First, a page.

This is taken from a study by the IDGA – you can get your own copy at
http://www.igda.org/qol/whitepaper.php

The point is, work-life/life-work balance is relative – it means one thing if you’re at the CBC and another if you’re at game company and another if you’re picking berries in the Fraser Valley.

The folks who are outside the CBC buildings across the country are highly skilled workers. They do world class work, win countless awards every year, and make pretty good stuff in any given day. By all accounts they are plugged-in and up-to-date with what’s going on in the world. After all, they work for a Canadian media giant, and they got to where they are because they’re the best at what they do. They’re high acheivers, at the top of their game, with loads of options. I’d hope that they could figure out how to manage their own work-life balance issues. And I realize that no-one’s talking about salaries in this dispute, and don’t get me wrong, I think they should get paid really well for the work they do, but if you’re interesting, you can see how those 37 1/4 hours get compensated – the salary scales are here.

Oh, then there’s that permanent staff issue. But I’m the last person who should be commenting on that. I’m such a goof that in my 20-plus years at CBC, the last thing I wanted was to become permanent staff. I far prefered being on contract (which by the way comes with a salary premium at CBC, so you actually take home more money if you’re on contract) so I could decide my own fate rather than have one assigned to me.

if you’re wondering about the labour dispute and want to read what both sides have to say, visit www.cmg.ca and www.cbcnegotiations.ca . And Tod Maffin is been keeping a running commentary on his blog.

Short Shots

• These guys drive me crazy. Now the RIAA is complaining (again) about blank CD’s and how burning CD’s is one of the reasons record sales suck. We’re already paying a levy on blank media, so I’m not sure why they’re on this again. I’m thinking maybe they’re missing something – maybe record sales wouldn’t suck so bad if the records they were making didn’t suck so bad.

• Living next to the US tends to give us Canadians a bit of an inferiority complex. But when it comes to high speed connectivity, we’re miles ahead of our pals in America. In fact, Canada has the highest high speed connectivity of any country in the G7. However, when it comes to cell and other mobile services, both our countries suck. Great article Op Ed piece in the NY times on this very topic.

• People are going to think I’m picking on the CBC, but really, I’m not. After all, I worked there for over 20 years; I just can’t help it. The headline reads “Man Dies After Marathon Video Game Session”. I was surprised to see a headline reading “Man Dies After Marathon Video Game Session” on the front page, up there with real big stories. More surprise when I clicked through, and discovered this banner ad right next to the story.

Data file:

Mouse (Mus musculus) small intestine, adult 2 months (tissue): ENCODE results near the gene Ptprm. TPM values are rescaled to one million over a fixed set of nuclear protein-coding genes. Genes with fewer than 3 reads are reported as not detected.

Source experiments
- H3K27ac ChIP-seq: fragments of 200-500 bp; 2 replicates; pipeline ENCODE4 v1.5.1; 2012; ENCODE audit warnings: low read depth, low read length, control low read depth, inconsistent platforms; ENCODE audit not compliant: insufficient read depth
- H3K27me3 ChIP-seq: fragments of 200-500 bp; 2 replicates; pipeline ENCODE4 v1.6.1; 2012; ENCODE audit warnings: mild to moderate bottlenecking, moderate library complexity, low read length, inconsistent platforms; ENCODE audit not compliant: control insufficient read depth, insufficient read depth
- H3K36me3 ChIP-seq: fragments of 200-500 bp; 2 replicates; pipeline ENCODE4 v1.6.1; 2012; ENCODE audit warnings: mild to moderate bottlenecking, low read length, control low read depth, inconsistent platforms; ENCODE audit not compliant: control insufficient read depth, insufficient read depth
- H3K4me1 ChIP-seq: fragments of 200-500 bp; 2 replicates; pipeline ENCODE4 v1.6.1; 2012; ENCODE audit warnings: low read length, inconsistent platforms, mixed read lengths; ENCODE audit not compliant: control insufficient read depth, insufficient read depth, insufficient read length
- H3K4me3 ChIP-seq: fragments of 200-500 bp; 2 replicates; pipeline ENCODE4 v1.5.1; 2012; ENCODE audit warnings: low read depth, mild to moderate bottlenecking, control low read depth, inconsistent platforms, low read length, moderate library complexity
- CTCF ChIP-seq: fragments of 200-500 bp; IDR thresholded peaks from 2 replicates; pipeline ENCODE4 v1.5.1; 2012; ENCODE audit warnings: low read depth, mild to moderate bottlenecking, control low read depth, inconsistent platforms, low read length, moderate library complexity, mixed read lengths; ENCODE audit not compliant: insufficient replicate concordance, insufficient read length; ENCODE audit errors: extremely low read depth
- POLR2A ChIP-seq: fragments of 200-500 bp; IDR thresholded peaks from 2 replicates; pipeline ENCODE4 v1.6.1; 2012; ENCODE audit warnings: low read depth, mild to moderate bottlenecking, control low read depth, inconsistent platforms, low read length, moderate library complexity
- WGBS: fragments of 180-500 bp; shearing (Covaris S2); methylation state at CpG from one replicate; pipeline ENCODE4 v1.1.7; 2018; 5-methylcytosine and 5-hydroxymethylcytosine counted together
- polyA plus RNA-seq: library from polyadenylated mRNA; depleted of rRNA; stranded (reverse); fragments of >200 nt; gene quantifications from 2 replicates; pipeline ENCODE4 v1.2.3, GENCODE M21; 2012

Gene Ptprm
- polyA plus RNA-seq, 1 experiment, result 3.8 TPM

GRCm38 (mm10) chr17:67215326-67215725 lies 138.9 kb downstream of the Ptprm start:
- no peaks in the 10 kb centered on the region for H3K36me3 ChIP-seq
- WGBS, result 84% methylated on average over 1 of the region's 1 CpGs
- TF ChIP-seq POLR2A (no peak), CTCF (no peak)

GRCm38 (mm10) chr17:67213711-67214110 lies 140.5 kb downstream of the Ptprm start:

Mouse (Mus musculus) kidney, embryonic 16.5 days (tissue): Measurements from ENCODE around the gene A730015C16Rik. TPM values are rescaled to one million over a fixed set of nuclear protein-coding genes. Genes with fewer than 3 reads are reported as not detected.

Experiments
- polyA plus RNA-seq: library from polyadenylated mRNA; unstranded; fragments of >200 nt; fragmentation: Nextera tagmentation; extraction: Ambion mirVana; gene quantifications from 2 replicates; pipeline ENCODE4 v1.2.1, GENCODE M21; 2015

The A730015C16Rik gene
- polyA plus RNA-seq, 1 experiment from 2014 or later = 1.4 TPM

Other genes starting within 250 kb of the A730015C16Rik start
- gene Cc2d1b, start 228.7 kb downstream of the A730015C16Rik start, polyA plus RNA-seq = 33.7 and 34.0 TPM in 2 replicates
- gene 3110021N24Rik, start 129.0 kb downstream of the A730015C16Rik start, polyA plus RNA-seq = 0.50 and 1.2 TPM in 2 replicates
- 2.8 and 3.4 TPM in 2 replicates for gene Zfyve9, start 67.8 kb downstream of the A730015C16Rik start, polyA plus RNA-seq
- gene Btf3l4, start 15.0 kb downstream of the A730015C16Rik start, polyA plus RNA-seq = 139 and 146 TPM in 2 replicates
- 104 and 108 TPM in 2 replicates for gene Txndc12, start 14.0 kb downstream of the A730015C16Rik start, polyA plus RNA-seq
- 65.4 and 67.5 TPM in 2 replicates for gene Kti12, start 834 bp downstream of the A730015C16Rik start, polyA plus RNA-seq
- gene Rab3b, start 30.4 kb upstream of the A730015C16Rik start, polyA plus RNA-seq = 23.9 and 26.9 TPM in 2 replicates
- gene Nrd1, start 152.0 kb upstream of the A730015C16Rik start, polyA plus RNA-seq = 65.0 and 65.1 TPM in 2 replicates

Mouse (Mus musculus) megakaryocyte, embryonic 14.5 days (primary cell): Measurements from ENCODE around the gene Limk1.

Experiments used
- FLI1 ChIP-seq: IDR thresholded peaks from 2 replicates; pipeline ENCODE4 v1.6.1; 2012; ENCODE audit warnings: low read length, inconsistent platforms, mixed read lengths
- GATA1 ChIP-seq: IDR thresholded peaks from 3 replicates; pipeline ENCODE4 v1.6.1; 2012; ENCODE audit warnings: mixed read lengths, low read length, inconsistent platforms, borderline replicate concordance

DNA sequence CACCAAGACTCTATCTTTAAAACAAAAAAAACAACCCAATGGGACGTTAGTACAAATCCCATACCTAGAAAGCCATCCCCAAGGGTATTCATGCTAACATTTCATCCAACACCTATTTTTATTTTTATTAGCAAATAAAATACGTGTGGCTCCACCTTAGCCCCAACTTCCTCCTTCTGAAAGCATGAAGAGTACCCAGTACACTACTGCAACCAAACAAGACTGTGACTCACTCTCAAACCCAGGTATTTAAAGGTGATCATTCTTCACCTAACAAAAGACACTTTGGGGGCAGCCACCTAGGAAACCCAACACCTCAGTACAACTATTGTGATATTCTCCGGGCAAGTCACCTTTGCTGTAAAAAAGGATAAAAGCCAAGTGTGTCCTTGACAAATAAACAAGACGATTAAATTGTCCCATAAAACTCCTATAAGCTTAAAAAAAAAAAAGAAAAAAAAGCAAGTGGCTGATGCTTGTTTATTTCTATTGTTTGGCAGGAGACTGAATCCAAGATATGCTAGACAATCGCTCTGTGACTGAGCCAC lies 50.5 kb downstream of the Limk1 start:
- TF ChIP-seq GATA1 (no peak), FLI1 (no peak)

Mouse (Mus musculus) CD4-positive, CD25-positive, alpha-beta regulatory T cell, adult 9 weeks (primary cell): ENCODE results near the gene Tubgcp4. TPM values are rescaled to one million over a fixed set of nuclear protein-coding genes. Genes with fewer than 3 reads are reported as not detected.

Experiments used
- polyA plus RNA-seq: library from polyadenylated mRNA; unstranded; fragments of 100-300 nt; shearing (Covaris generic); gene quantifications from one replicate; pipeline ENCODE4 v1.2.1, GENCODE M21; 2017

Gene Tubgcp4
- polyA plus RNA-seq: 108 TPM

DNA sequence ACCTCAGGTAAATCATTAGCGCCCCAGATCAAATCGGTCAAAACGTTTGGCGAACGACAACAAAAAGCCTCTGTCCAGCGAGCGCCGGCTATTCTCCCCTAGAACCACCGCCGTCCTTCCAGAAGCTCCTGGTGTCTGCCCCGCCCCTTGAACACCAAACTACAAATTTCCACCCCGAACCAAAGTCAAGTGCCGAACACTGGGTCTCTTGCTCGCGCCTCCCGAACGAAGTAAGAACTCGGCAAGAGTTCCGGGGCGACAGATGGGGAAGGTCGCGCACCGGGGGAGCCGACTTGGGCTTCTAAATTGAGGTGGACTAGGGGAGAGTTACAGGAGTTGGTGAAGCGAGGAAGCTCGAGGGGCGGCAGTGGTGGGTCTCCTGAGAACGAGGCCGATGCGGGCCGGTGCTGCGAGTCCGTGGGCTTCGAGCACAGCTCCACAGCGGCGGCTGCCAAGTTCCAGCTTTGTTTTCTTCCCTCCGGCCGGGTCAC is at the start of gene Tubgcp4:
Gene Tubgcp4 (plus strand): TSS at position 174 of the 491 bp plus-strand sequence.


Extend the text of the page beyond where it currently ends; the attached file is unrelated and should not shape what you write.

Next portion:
play now

The Radio Bubble Starts to Burst

The radio bubble pops.

It’s no surprise to anyone, except maybe the very people who should be most aware of it. I’m talking about the research released in Canada by Ipsos-Reid showing that Internet use has now surpassed time spent listening to the radio.

This isn’t some statistical aberration; it is a clear trend, particularly among 18-34 year olds. Couple that with Adam Curry getting 8.5 million dollars (US) to fund Podshow Inc. and, well, it’s got to make even the most conservative traditional broadcasters take notice.

For years I’ve been suggesting that broadcast radio has been in a bubble that’s about to burst. What we’re seeing is the start of what will be a massive change to broadcast radio.

Nowhere in the world will this be more pronounced than in Canada, where we have the highest broadband penetration of any country in the G7, and a financially healthy radio industry. It is the public broadcaster here that faces the toughest challenges, and the biggest opportunities.

Public broadcasting goals are a terrific match for Internet content distribution. A much better match in fact than any private broadcaster. Public broadcasting puts ideas ahead of popularity, and specificity ahead of broad public appeal. Public broadcasting isn’t a channel per se, but rather a rich and vibrant collection of different types of programs, housed by a set of values. And that’s one of the Internet’s (many) great strengths. It is a viable and vibrant medium to serve not one ‘broadcast’ channel, but literally millions of specific ones.